Tuesday, April 24, 2012

Strange mob, you whites

The Proposition 2005 Australia/U.K. (101 minutes) directed by John Hillcoat, screenplay by Nick Cave.
Erin’s larrikins scaring settler and native alike, leading Anglo lawmen a merry chase across vast uninhabited rocky dryscapes on horseback: Australia in the 1880s seems not a lot different from the late 19th century American West.
The legends made colorful latter-day Robin Hoods of men who probably did not much differ from the hard-living outlaw motorcycle gangsters of our time or Australia’s futuristic movie ‘road warriors’.
This stylish, watchable Australian Western (it actually takes place in the Outback of Queensland, then a territory, now a state in eastern Australia) nods Eastwoodward. A hard man with a conscience is called on to do a tough job that softer moralists are unable to do, though are seldom without strong opinions and directions as to how he should proceed.
Captain Morris Stanley (Ray Winstone), a former British imperial soldier serving as a territorial law officer, must bring in the rogue Burns brothers. The Burnses allegedly raped and massacred three settlers, including a pregnant woman, and burnt their homestead.
Captain Stanley surrounds and wipes out part of the gang, capturing two of the brothers, Charlie—Guy Pearce, nearly unrecognizable as an Australian incarnation of Clint Eastwood’s ‘Man with No Name’—and teenager Mikey (Richard Wilson) Burns.
But these are not the brothers that he and Crown legal authorities really want. Charlie apparently left the gang to keep Mikey away from the outlaw life. Arthur (Danny Huston), the eldest brother, is a highly literate psychopath holed up with his remaining henchmen, living in caves in a mesa deep in the Outback, ‘a God-forsaken place’ where ‘the [natives] won’t go, nor the trackers.’
Becoming ‘more inventive’ in his methods, Captain Stanley offers Charlie the ‘proposition’ of the title. Charlie can go free, but Mikey will remain as a hostage and hang on Christmas Day, nine days away, if Charlie does not find and kill Arthur by that time.
Captain Stanley believes this private, extrajudicial arrangement to be the most effective way of getting Arthur out of the picture. He appears to be willing to keep his word if Charlie comes through.
Thus, the Australian ‘Man with No Name’ lights out across the flats after Arthur and his gang, crossing increasingly desperate terrain that includes hostile natives and bounty hunter Jellon Lamb (John Hurt), a free versifying Shakespearean clown handy with a knife and ‘ligatures.’ For Lamb also is on the hunt for Arthur.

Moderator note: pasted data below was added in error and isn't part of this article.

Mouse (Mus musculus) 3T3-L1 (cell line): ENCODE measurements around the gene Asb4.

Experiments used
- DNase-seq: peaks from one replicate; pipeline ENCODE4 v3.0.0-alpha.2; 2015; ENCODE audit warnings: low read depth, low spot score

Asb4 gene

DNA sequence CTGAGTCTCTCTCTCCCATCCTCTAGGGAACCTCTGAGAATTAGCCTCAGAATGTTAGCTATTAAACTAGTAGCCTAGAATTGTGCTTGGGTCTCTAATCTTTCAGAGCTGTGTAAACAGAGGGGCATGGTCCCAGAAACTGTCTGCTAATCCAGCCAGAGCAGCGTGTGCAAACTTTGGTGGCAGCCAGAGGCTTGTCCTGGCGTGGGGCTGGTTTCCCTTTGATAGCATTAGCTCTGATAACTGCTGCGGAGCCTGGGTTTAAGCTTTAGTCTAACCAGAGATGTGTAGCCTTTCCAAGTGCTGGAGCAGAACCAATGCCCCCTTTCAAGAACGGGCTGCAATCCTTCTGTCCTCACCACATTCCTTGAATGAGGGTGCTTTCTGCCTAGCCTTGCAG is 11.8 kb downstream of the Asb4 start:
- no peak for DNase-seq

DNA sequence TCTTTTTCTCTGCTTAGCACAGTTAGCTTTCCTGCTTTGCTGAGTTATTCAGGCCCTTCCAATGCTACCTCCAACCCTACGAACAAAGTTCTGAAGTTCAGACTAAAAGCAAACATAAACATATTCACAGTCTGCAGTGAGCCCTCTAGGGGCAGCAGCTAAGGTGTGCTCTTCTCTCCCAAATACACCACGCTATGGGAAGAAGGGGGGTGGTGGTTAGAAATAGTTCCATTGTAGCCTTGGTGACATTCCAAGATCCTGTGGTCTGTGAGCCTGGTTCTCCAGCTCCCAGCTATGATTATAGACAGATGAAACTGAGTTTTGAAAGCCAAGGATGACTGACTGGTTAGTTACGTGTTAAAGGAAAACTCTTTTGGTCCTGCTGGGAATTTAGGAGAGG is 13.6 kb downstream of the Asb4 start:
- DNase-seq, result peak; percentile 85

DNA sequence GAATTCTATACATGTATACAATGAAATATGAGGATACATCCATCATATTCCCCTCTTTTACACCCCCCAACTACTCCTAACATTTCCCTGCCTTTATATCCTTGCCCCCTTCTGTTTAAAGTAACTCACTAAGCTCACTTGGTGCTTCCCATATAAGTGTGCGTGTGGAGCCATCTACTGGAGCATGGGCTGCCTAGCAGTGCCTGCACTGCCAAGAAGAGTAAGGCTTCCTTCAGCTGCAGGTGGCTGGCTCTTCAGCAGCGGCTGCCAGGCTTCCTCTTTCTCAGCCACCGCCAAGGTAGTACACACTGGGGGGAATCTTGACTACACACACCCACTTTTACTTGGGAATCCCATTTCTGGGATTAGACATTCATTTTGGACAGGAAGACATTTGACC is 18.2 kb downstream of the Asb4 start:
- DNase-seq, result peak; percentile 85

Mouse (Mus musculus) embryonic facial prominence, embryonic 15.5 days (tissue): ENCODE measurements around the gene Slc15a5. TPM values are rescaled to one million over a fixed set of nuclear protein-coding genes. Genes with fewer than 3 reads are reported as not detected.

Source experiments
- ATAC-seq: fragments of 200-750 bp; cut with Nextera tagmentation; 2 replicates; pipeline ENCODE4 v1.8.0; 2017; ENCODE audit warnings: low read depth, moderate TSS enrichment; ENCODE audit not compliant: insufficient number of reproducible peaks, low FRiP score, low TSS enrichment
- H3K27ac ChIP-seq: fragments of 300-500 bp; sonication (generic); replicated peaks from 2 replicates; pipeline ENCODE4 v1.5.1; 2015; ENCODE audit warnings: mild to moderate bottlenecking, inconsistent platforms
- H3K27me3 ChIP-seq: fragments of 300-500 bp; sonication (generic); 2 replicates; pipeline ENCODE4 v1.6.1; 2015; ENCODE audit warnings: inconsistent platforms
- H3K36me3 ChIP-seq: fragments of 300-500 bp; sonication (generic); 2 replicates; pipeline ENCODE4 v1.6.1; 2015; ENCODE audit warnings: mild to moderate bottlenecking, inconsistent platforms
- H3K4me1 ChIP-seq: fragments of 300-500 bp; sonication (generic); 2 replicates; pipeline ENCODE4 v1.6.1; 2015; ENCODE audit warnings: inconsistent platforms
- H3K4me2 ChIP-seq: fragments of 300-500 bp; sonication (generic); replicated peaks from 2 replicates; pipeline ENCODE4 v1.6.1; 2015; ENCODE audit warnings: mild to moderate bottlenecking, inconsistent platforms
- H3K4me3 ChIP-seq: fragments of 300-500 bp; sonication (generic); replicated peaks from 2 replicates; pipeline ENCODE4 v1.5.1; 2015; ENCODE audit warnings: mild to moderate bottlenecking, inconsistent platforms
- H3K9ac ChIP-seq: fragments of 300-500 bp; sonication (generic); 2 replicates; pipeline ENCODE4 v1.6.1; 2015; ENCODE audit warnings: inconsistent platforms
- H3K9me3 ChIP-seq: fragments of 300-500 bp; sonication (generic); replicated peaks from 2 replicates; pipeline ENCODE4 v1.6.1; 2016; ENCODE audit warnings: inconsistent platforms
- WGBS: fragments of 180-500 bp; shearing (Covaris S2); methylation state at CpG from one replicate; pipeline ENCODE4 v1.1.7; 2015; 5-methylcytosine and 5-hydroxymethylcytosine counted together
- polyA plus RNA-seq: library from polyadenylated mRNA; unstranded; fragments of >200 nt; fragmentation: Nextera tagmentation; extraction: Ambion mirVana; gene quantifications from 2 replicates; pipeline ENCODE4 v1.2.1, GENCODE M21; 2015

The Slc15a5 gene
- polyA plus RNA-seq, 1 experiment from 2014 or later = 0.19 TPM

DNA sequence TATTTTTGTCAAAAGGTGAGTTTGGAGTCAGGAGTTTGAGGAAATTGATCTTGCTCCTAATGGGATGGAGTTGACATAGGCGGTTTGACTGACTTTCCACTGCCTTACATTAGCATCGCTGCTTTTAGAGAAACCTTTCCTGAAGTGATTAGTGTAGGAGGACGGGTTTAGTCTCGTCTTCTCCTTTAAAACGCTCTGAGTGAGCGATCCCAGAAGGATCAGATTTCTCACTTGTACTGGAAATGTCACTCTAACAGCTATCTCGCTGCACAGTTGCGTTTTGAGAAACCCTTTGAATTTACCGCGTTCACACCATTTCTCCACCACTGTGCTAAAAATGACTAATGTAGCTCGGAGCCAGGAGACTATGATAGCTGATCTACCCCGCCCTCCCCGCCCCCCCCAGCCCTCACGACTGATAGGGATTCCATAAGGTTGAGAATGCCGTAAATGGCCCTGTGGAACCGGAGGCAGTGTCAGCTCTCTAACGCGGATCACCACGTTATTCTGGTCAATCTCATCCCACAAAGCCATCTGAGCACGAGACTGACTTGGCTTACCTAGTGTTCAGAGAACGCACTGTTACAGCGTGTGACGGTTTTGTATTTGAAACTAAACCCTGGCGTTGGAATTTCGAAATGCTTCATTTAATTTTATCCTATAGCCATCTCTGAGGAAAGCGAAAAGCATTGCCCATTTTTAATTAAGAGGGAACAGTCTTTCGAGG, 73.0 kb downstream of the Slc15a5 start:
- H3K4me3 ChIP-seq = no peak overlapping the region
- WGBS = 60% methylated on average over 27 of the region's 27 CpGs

Captain Stanley has his own fish to fry after his ‘proposition’ becomes public knowledge. Restive townspeople, angered that he let Charlie Burns go, want to lynch Mikey outright; his officers question his authority. Eden Fletcher (David Wenham), apparently a Crown representative, is an epicene Victorian hypocrite who disdains the lowly soldier. The captain’s dear wife Martha (Emily Watson), a porcelain Victorian dam whom he tries to shelter from ‘police business,’ expects retribution to be exacted for the deaths of the Burns’ female victims. 
The outcome is not a surprise. Most of the characters get what they wished for, which, true to the genre, turns out to be a lot more than they asked for.
The landscapes are splendid: the flats of the great Australian Outback in their vast, sun-bleached rawness, seen with an eye informed by the cinematography of the American West. But this new terrain would require a different eye.
In pursuit of a band of renegade Aborigines, Jacko (David Gulpilil), a Maori police tracker, tells Sergeant Lawrence (Robert Morgan) that he sees smoke as casually one might note a passing detail, though the smoke literally is as far as his native eye can see. An Australian Eastwood or John Ford surely would find a way to show this difference, rather than simply point out the White Man’s grunted inadequacy.
Eastwood also would have given us more insight into what these characters are doing in this story. The strong cast draws one in, but despite tantalizing snippets here and there, their actions raise more questions than they frame. Who are these Irish brothers? Where did they come from? Why did they kill the settlers in the first place? What are the Captain and Mrs. Stanley doing here? Who exactly is Fletcher?
The stirring music may provide an overabundance of riches. The film starts with the traditional There is a Happy Land sung over photos of nineteenth century frontier Australia interspersed with photos in a similar style of the film’s cast on set in costume. This plaintive hymn knocks on to screenwriter Nick Cave’s haunting, contemporary The Rider. One of the gang croons Peggy Gordon; Jellon Lamb warbles a rude version of Danny Boy to taunt the Irish Charlie Burns, though several decades before the song was penned.
Literati might chafe at a better-known anachronism. Looking into the unrelenting landscape, Captain Stanley remarks: ‘What fresh hell is this!’ It hits the mark and sounds right at first, and though entirely within the realm of the possible, it was Dorothy Parker who is best remembered for saying it some fifty years later.
Yet despite these shortcomings, the movie holds a viewer’s interest because it puts a good story in the hands of an able cast in an incredible landscape.

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